She was totally apathetic --very sad and hopeless. I went
up to her and asked her how she was doing. She said, "All
right." I asked her if she wanted to take a walk. I told
her that I would watch her baby while she did that. She said,
"No, I'm fine. This is life." I couldn't help but
tell her, "This isn't life. This is crazy. Look at this
room. You are living with about 500 other people all in the
same space. This isn't normal. When was the last time you
ate?" She told me that she hadn't eaten all day. (It
was about 2:00 pm.) I told her that it was vital that she
take care of herself. "You need to take the vitamins
that are here. You need to eat and try to rest. Your baby
needs you--here. I don't know where you are, but you are not
HERE. Do you know what I mean?" She nodded yes. I went
and got her some vitamin C, calcium, magnesium, B1, potassium
and salt and some trail mix and a protein bar. She thanked
me. I asked her if this was all a bit of a dream. She said
yes, so I told her to take a walk and "Look at things....really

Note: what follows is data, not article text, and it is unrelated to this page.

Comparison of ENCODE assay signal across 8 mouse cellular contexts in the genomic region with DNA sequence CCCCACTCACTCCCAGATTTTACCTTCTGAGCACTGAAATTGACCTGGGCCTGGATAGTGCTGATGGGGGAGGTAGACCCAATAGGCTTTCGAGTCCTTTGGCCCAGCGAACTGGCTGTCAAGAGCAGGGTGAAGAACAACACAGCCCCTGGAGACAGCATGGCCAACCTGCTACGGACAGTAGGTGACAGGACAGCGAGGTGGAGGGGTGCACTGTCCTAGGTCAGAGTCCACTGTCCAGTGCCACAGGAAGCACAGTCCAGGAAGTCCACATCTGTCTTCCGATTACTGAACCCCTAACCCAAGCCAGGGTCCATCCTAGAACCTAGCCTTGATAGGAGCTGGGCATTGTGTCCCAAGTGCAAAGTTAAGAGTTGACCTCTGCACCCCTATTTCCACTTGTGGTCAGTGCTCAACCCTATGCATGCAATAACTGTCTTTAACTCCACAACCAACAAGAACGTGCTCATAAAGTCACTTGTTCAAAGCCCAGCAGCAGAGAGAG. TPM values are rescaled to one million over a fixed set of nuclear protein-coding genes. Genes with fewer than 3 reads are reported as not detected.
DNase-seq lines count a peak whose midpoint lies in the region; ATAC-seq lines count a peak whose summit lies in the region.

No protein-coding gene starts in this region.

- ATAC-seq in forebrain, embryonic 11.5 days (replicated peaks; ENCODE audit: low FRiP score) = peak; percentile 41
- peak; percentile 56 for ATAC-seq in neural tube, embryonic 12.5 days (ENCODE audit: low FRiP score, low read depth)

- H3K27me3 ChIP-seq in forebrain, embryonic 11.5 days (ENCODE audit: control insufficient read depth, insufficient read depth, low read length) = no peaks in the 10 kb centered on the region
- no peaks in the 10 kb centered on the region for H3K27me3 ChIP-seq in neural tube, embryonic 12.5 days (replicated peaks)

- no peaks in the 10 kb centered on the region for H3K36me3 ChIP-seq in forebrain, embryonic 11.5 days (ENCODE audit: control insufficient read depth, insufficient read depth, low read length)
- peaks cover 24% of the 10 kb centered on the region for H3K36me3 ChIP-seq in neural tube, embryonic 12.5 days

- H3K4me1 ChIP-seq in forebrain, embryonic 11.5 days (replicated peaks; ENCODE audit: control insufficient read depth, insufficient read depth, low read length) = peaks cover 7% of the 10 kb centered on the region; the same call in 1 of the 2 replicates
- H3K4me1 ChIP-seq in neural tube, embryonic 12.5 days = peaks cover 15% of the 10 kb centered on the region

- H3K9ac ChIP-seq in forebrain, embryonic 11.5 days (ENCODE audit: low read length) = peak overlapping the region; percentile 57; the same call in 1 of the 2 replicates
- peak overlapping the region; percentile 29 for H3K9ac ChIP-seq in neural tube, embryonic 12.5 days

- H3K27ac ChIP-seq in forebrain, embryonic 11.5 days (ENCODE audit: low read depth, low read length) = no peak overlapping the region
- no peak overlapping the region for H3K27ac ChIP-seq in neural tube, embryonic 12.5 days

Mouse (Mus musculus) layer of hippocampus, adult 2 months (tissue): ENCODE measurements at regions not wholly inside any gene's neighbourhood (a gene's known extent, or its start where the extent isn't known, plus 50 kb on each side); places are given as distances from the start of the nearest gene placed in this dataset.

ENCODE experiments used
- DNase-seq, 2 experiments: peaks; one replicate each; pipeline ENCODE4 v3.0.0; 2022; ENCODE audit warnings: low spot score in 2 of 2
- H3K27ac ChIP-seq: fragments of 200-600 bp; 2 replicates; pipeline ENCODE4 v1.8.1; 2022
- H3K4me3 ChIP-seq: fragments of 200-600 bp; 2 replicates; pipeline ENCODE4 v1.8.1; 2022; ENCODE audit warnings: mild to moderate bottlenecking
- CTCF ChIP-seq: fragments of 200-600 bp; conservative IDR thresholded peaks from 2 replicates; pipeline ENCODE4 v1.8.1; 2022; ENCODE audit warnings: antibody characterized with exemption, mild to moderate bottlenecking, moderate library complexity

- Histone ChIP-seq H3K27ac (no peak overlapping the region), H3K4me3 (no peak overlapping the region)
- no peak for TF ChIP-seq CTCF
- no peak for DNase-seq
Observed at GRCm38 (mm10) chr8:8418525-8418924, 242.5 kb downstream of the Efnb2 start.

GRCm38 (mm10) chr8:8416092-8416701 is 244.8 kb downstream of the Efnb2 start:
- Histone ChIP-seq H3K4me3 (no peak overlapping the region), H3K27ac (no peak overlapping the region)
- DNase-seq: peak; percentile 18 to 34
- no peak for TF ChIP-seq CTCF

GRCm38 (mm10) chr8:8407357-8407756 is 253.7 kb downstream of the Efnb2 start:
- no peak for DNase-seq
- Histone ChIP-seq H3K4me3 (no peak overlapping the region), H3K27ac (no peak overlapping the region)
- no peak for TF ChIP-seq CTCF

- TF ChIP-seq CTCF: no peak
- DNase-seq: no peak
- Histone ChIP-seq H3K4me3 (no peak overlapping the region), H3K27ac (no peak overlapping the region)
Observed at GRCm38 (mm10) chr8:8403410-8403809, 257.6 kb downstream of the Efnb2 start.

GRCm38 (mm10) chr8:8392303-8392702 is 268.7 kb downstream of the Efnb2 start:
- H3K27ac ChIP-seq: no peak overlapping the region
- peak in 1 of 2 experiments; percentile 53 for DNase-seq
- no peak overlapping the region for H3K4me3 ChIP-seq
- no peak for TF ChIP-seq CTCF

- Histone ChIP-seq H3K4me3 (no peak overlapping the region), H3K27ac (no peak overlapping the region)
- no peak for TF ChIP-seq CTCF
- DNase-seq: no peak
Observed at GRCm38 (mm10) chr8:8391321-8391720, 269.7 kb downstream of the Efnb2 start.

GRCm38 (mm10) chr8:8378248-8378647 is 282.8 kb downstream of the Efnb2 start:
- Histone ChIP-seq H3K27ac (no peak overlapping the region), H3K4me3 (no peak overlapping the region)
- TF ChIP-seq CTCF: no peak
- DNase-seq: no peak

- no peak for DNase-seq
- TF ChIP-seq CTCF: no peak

LOOK at them. Look at the cars, the trees and the buildings,
until they don't seem so dreamy." She agreed and off
That little baby was so adorable. I held onto her and within
5 minutes she was asleep on my arm. After a while I had to
shift sides and she clung to me so that I had to actually
pry her from body to shift her to the other side. Sweet. Well,
2 1/2 hours later, the mom finally came back!! She looked
and sounded like she had had about 12 hours sleep. It was
amazing how just getting out of that environment and taking
a walk helped her out, both mentally and spiritually. Amazing!
I went home that night with many, many new feelings. I felt
so good that I was surrounded by now a team of 250 Volunteer
Ministers (spread out among 11 shelters) and more and more